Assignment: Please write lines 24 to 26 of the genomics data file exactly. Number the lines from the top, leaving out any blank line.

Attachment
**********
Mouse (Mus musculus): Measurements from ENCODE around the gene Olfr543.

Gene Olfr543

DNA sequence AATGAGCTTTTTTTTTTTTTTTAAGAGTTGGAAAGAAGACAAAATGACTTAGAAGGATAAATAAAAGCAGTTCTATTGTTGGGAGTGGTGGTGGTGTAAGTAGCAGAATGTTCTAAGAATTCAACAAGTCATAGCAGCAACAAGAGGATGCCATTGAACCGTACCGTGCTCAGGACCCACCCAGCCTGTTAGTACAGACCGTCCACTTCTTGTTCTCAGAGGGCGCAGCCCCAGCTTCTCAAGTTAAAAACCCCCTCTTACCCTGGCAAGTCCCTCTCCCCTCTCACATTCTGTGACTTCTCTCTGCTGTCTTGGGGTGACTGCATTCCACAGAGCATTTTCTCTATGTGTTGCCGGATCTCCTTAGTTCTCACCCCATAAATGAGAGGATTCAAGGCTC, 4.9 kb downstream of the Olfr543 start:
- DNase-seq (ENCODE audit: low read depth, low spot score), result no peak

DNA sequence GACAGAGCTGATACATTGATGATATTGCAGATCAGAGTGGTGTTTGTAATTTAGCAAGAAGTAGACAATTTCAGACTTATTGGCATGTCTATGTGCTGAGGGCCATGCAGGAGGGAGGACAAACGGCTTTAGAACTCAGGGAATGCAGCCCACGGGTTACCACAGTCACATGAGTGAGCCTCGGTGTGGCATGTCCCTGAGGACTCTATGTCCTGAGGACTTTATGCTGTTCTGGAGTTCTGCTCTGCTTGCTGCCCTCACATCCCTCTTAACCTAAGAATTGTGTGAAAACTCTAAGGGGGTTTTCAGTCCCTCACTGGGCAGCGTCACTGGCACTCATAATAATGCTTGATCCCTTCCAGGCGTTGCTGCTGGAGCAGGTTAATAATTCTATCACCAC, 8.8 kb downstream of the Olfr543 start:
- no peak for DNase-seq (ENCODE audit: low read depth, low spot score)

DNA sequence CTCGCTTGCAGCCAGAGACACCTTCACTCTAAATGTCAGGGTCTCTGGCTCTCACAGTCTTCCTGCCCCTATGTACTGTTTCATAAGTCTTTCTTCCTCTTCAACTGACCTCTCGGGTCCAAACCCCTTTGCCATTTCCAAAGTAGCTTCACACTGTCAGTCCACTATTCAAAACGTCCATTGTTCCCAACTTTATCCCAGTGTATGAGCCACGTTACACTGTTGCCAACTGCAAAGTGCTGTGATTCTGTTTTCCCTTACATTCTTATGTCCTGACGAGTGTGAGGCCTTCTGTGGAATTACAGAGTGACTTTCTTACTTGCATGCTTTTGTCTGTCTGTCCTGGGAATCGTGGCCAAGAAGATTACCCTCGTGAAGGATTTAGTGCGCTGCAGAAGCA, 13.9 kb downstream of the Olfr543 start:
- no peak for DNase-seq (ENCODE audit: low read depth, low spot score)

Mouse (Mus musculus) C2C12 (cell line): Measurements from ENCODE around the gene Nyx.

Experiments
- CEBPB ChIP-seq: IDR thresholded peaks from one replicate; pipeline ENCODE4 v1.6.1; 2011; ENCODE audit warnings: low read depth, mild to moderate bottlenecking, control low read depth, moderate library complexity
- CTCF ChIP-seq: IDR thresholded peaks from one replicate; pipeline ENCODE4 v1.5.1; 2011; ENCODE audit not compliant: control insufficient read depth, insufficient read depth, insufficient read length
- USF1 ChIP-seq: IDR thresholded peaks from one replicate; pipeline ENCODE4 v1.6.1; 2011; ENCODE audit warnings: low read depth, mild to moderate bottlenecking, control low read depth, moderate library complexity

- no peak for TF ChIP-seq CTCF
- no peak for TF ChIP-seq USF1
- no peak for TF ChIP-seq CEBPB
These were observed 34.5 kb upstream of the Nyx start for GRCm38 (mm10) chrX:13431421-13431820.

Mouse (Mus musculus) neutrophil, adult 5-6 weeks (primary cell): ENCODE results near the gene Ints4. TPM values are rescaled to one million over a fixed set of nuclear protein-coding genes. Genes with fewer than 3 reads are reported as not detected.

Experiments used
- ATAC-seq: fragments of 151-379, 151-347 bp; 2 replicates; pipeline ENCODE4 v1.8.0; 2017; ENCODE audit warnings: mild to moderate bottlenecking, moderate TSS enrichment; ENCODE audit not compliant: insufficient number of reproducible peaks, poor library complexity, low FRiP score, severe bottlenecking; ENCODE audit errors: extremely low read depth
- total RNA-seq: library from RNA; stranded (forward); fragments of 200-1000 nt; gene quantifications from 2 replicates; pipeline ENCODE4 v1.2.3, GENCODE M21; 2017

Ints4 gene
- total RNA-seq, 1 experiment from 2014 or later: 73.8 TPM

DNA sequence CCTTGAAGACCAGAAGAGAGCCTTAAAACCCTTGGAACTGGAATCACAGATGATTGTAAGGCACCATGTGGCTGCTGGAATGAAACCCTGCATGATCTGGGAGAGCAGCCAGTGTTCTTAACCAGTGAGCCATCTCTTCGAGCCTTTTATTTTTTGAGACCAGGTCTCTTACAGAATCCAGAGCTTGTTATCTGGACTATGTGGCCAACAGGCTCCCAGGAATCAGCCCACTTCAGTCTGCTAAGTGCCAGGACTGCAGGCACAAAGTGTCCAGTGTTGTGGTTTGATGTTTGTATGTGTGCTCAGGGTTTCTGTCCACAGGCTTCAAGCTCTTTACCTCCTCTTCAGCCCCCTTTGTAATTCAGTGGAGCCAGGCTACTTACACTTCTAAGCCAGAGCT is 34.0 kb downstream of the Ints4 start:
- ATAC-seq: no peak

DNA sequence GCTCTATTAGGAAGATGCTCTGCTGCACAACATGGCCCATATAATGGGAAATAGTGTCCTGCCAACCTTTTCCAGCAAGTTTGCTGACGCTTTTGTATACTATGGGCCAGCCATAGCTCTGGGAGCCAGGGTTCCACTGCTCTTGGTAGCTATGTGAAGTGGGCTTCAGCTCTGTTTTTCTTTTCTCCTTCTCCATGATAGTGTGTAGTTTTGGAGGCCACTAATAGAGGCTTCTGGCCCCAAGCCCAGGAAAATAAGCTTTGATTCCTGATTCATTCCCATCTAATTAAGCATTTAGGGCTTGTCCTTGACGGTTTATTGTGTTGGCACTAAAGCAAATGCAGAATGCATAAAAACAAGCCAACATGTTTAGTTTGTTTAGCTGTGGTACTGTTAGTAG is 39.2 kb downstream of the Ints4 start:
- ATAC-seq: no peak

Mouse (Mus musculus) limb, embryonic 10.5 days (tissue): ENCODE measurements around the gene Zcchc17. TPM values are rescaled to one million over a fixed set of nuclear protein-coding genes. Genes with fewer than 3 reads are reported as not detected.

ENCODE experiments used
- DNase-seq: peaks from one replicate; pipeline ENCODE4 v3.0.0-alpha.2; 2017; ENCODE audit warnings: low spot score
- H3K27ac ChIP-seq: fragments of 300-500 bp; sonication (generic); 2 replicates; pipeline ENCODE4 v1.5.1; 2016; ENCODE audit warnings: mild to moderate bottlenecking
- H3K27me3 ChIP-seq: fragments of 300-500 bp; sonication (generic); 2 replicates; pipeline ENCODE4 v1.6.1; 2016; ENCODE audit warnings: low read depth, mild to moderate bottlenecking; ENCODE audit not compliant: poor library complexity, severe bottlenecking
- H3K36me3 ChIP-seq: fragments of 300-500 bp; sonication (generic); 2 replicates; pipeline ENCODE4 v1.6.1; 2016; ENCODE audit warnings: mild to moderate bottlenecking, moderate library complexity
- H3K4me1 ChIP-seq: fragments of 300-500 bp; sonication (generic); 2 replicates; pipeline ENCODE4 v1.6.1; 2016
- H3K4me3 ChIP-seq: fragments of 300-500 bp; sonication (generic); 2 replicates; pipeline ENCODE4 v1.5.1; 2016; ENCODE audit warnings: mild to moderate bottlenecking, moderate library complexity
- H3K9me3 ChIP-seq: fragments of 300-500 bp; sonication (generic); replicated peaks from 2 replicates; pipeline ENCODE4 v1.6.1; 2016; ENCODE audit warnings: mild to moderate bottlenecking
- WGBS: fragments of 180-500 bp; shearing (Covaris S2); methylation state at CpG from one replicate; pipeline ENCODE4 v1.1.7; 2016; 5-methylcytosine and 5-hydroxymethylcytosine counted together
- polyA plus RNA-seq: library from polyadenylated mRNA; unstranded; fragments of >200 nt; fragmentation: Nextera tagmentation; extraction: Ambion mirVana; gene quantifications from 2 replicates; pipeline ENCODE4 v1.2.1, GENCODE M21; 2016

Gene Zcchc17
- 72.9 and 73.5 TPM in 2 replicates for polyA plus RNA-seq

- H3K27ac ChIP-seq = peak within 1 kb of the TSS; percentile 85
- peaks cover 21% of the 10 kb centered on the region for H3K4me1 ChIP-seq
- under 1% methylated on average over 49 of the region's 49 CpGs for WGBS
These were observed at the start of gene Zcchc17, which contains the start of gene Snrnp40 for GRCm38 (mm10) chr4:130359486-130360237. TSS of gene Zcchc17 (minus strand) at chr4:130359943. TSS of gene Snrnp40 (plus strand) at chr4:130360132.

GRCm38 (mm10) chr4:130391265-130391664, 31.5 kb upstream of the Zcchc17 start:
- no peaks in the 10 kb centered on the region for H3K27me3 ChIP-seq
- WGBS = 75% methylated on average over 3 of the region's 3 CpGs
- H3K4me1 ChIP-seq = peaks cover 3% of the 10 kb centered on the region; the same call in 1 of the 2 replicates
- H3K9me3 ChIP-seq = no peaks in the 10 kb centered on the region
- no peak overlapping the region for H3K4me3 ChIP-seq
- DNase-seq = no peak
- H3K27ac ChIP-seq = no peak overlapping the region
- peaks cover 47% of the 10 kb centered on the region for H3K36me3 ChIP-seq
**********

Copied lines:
DNA sequence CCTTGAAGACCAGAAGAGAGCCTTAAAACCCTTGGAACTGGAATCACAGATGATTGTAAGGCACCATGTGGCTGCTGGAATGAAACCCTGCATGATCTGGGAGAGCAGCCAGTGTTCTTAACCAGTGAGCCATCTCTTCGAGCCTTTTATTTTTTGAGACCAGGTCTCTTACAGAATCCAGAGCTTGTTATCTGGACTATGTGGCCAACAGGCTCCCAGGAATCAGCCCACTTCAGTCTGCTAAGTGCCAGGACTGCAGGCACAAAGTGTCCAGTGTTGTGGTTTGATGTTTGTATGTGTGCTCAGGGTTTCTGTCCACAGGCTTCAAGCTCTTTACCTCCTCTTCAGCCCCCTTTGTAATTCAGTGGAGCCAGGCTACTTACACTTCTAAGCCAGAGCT is 34.0 kb downstream of the Ints4 start:
- ATAC-seq: no peak

DNA sequence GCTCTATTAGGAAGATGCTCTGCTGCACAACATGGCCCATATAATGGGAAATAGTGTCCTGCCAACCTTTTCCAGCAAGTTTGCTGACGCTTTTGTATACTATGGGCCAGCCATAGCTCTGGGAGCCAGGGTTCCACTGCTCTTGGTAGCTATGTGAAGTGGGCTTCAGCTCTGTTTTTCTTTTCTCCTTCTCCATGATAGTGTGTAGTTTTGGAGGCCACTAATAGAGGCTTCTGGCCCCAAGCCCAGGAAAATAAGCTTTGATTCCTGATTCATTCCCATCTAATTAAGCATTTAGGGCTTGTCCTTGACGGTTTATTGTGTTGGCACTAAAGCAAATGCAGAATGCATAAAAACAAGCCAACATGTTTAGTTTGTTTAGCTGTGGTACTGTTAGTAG is 39.2 kb downstream of the Ints4 start: